I guess I mean being able to understand and communicate back in the same language. I'm not expecting to be totally fluent. I agree the best way is to immerse yourself in the language. I will do my best since I live in an English speaking country. But I'm trying to practice it a lot with my Spanish friends.

    I learned conversational level of Spanish from scratch after 2 years by living in Spain with a Spanish boyfriend. Since you already have some background, I think in a year or so you would be comfortable having normal conversations.
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    Aug 24, 2013 8:14 PM GMT
    It is possible be able to to speak quite well a language without living in the country. I've never lived in an English-speaking country and here I am icon_lol.gif

    You should just be aware that it demands a lot of time and dedication. Actually, as we are on a fitness website, I can say it's exactly like workout. If you are skinny you can't expect to become super muscular in just a few months by working out only once in a while. You need dedication, a lot of self-discipline, time, a good program and the right tools.
    It's exactly the same with learning a new language. You will never make any progress if you just do 10min of Rosetta Stone on your computer twice in a week. You must know that it will take time and a lot of work, but if you have the right motivation, you can do it.
    If you are a beginner, you must in the beginning study Spanish with books to acquire the basics of the grammar and the structure of the language.
    You already have the best tool ever : your boyfriend haha. Now try to get in contact with Spanish as much as possible. Watch spanish movies with english subtitles (then when you will be able to understand quite well, try with spanish subtitles, and then without subtitles), listen to music in Spanish, try to translate the lyrics by yourself, try to make Spanish speaking friends. Look at Spanish websites about subjects you like. That's exactly how I learned English icon_smile.gif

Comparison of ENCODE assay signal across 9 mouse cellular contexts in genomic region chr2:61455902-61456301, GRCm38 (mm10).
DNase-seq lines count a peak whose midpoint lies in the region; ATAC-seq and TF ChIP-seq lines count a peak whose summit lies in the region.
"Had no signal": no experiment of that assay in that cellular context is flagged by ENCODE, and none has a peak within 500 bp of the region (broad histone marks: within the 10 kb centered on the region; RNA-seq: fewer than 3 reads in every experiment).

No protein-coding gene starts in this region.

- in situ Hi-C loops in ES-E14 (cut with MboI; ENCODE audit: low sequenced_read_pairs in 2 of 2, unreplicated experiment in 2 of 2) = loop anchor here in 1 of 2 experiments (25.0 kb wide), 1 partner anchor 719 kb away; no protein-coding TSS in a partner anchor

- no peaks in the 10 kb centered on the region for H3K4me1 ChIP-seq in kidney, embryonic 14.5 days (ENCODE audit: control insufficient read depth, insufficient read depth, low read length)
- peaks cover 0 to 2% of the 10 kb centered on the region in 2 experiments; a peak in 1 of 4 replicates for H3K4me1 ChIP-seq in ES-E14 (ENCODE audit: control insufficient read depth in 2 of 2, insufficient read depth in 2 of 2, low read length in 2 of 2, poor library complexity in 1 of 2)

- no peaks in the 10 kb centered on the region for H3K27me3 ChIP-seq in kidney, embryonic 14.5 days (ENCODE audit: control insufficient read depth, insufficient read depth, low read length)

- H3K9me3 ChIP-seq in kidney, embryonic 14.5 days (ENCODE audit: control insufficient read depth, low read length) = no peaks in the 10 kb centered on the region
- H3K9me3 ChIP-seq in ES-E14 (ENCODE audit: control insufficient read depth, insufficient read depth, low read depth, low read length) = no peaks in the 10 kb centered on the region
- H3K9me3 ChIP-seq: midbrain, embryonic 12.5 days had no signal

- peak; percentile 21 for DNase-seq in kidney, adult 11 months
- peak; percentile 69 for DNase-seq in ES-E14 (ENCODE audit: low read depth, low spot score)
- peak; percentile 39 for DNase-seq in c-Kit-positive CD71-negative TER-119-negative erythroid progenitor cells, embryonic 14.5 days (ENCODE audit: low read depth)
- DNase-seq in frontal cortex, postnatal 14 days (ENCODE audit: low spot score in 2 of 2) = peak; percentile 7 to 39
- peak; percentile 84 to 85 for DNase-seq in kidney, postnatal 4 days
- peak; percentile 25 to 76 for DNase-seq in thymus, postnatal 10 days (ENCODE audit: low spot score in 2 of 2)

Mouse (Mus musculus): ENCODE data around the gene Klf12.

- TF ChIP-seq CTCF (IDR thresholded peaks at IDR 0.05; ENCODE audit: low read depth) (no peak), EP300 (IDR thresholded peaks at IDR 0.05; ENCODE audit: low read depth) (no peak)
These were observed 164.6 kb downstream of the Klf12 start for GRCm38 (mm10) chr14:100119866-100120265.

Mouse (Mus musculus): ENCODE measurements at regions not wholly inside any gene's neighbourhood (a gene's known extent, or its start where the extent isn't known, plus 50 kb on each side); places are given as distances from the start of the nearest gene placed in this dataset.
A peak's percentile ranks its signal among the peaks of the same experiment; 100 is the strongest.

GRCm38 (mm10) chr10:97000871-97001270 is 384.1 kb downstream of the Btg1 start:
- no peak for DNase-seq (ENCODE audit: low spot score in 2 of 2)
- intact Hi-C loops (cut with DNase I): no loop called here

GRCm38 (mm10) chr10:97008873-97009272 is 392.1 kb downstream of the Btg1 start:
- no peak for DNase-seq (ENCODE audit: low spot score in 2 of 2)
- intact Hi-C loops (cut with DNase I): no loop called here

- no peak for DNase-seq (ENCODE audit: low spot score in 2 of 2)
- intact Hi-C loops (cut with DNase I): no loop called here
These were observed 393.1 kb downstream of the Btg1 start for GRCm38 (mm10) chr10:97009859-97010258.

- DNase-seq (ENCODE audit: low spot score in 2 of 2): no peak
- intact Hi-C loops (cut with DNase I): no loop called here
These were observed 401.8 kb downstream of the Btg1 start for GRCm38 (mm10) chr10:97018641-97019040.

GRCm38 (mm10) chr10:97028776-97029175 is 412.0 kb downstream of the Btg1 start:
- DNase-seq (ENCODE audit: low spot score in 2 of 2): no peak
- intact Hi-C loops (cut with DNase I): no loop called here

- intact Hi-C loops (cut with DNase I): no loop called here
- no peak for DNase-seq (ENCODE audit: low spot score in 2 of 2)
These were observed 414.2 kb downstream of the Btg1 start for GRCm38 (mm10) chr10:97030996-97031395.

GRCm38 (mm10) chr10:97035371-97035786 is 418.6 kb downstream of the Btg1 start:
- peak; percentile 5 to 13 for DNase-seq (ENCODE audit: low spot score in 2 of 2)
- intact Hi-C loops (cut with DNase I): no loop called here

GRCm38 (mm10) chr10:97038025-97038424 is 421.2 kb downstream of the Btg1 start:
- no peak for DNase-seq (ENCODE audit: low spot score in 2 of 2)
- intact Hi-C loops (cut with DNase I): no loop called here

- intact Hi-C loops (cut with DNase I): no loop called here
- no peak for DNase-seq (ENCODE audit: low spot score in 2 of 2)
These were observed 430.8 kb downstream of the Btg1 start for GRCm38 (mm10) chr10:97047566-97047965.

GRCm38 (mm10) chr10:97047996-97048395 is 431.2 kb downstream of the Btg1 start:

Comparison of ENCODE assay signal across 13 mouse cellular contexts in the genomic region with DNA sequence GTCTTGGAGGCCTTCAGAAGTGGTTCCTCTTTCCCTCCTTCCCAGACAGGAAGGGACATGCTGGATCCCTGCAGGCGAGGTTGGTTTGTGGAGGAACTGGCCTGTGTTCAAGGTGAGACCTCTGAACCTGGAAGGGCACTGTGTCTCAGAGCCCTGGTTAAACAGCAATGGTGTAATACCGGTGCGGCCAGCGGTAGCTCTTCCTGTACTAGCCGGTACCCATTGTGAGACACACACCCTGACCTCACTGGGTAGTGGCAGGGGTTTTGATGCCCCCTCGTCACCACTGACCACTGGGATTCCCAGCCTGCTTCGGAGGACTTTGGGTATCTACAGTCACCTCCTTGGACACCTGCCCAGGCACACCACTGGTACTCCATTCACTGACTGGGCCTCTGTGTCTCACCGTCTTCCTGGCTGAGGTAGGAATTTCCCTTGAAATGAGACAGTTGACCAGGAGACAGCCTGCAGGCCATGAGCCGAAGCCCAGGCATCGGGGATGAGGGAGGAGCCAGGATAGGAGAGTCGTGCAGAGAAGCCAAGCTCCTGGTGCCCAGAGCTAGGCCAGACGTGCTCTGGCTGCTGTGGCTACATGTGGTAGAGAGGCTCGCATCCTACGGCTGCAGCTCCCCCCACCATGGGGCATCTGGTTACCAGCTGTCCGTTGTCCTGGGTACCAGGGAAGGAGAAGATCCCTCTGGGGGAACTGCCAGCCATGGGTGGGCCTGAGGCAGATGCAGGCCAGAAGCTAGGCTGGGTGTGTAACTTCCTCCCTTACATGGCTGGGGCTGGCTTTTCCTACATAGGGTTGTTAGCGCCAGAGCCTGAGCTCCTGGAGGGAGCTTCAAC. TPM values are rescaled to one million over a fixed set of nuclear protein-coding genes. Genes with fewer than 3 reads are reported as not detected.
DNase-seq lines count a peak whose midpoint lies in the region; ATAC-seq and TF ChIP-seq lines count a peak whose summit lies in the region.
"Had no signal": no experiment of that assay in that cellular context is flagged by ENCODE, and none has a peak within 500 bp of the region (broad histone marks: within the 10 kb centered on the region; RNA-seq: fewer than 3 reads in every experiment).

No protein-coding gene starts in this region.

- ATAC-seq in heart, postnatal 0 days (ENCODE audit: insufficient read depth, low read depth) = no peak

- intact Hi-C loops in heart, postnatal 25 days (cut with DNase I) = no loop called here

Just think of it as a brain workout.
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    Aug 24, 2013 8:17 PM GMT
    A few months gets you to primary school level and a year to middle school. Eventually, you'll get the hang of it and can hold conversations. You'll need to read novels in order to say hard words like, "eccentric" or "commotion." You should read some old novels you might read but in Spanish, it'll be familiar to you.
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    Aug 24, 2013 8:47 PM GMT
    Ask this guy ....




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    Aug 24, 2013 9:54 PM GMT
    It depends on your determination - this February is going to be my second anniversary in the U.S. thus, my second year learning the language, if you want it really bad, you'll get it sooner that what you might be expecting
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    Aug 24, 2013 9:55 PM GMT
    As a language professional (degree in linguistics and teaching langauge and over 30 years experience teaching non-native English speakers to read, write, speak, understand, etc. American English) I'd like to say that I'm extremely pleased with the thoughtful answers on this thread.

    I can write a 2 page paper of literary analysis in Spanish, but I quickly fall apart if someone asks me a question and uses any colloquial language. Sad, I know.
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    Aug 25, 2013 2:02 AM GMT
    Thanks for the replies guys! I really think if I make some time everyday to devote to learning it and by looking up movies and videos on the youtube there is no reason why I can't at least start getting at a higher level. My aim is by the end of the year to be able to carry a 10 minute conversation with my boyfriend, if I can I will post it up on youtube for you guys to see!

    Who knows if I become fluent in Spanish. Then the sky is the limit in terms of other languages I learn.

    PS - wow that 16 year old is crazy smart. Very inspiring icon_smile.gif